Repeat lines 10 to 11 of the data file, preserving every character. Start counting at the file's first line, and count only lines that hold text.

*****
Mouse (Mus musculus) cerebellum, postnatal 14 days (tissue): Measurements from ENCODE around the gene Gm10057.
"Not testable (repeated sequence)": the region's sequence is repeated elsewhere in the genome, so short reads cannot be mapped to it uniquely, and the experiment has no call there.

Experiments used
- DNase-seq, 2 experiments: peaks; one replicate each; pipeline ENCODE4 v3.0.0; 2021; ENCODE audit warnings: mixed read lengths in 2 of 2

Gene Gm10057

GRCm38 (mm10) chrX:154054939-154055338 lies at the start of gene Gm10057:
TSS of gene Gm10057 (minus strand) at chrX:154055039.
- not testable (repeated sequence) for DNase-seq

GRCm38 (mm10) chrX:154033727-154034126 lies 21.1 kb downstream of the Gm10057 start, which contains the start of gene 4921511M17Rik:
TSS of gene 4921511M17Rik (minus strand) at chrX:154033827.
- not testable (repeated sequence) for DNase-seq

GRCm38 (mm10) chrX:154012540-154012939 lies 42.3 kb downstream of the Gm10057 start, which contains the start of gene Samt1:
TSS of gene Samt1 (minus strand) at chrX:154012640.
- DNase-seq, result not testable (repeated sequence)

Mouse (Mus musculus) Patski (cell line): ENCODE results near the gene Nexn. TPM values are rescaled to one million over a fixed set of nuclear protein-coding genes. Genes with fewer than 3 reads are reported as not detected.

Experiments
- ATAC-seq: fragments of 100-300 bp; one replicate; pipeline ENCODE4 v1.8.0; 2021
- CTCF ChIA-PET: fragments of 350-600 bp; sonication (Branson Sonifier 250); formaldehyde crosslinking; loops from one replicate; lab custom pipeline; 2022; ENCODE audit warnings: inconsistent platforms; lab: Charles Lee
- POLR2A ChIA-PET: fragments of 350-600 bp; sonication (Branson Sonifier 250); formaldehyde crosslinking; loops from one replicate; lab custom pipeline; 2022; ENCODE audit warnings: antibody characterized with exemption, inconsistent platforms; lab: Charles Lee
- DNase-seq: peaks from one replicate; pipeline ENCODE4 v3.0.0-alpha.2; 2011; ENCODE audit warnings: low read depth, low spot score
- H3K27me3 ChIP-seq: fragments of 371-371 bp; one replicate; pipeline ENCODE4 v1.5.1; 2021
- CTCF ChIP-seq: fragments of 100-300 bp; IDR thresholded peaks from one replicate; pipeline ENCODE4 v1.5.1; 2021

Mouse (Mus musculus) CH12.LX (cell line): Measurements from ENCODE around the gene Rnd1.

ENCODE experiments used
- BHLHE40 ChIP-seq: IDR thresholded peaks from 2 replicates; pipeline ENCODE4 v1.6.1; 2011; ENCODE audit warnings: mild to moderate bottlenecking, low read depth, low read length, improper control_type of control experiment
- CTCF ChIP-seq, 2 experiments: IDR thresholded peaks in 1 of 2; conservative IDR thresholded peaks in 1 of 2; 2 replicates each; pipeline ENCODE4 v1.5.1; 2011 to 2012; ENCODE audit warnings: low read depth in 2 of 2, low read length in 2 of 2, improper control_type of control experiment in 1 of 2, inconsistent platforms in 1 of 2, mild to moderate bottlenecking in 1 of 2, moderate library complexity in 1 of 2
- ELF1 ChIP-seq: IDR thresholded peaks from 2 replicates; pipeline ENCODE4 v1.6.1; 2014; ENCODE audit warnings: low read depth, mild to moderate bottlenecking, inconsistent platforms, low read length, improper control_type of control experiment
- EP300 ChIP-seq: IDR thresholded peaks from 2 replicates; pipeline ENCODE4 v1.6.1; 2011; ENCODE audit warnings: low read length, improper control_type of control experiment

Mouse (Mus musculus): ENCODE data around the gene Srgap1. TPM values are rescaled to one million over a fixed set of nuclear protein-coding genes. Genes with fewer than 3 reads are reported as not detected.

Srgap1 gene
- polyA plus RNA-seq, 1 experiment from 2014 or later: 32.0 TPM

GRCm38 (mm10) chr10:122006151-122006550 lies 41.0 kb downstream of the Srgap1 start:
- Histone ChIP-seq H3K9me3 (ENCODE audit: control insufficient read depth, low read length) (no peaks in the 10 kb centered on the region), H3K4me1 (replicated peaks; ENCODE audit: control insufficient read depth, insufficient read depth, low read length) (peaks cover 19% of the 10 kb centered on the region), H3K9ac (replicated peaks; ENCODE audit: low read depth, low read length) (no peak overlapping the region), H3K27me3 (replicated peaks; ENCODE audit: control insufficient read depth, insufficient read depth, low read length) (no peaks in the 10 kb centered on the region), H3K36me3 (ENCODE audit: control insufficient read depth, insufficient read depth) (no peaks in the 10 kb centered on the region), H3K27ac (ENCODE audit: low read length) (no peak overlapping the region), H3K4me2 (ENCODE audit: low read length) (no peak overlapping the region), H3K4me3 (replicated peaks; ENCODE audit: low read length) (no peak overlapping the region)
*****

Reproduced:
TSS of gene 4921511M17Rik (minus strand) at chrX:154033827.
- not testable (repeated sequence) for DNase-seq